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Farewell to the King

“… In conduct designed to target, befriend, seduce, and then entice, cajole, borrow from, cheat, and/or receive as gifts transfers of wealth from wealthy older men whom she targets for such purpose.”

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Hard out there for a Sistah

The plight of African American actresses to survive in Hollywood

I think the bottom of the totem pole is African American women, or women of color. I think they get the least opportunities in Hollywood. -Denzel Washington

‘Nixland—My Wild Ride in the Inner City Check Cashing Industry’

Local entrepreneur tells his side of the rise of alternative financing

"…I’m charming, I’m dashing, I’m rental car bashing I’m phony paper passing at Nix Check Cashing.” -from “High Plains Drifter,” by the Beastie Boys, 1989.

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Rev. Al Sharpton an FBI informant?

Allegations resurface on the eve of the Civil Rights Summit

Al Sharpton has never been a stranger to controversy. Bursting on the scene as a street-level provocateur during the racially charged 1980s in his native New York City, he became a polarizing figure as he led protest marches in response to the Bernhard Goetz shootings, the Howard Beach beatings, and the murder of Yusef Hawkins. The Hawkins episode thrust the self-appointed activist the role of martyr when a Bensonhurst resident stabbed the easily recognizable Sharpton in the chest, as the overweight media figure (known for his flamboyant jogging suits and gaudy jewelry) was about to lead a demonstration through that ethnic enclave in Brooklyn.

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Something from Nothing

Dayo Olopade uncovers Africa’s gift for doing more with less at the Zócalo Public Square

Ah, the contradictions that arise from Africa. Alternatively seen as a vast treasure chest of untapped resources, and as a bastion of grinding poverty full of refugees with distended stomachs begging for alms from the civilized world, its media image is a two-sided coin of polar opposites, and never the two shall meet.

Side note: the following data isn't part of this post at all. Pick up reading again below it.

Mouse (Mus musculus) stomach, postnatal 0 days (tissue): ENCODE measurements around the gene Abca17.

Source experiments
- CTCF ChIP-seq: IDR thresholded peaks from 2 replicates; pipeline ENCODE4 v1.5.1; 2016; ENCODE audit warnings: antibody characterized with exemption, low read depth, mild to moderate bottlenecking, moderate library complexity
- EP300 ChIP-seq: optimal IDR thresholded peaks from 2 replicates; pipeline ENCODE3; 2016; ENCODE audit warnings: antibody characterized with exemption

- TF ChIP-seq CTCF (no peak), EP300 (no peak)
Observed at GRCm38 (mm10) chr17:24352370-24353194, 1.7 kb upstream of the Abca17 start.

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Obama aims to bypass Congress with ‘My Brother’s Keeper’ initiative

Plan reaches out to nonprofit foundations to implement his agenda

OW Contributor President Barack Obama’s State of the Union address, and his recently announced “My Brother’s Keeper” initiative, might be considered his response to the prolonged inflexibility of Congress during the course of his administration. Designed specifically to target young males of color, it aims to help them economically and educationally, two areas in which assistance is undoubtedly needed. In order to do this, Obama wants to sidestep the legislative arm that thus far has rendered his previous efforts ineffective by tapping an overlooked resource: huge charitable organizations known as foundations.

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White Folks Sing the Blues?

Black leaders converge with Neo Nazi’s for a ‘National Conversation on Race’

Beverly Hills is perhaps better known as a shopping Mecca for those seeking the ultimate in glitz and glamour, but this week it was slated for a discussion on race, that problem that still irks America in this, the second decade of a new millennium. The actual venue selected, H.O.M.E. (House of Music & Entertainment), a site normally utilized for dinner/Jazz concerts, is just a few blocks from the epicenter of Rodeo Drive, with much of the same opulence associated with that more famous address.

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Astro Blackness covers self-identity and determination at Loyola

Two-day event will cover the whole spectrum of expression within the genre of Afrofuturism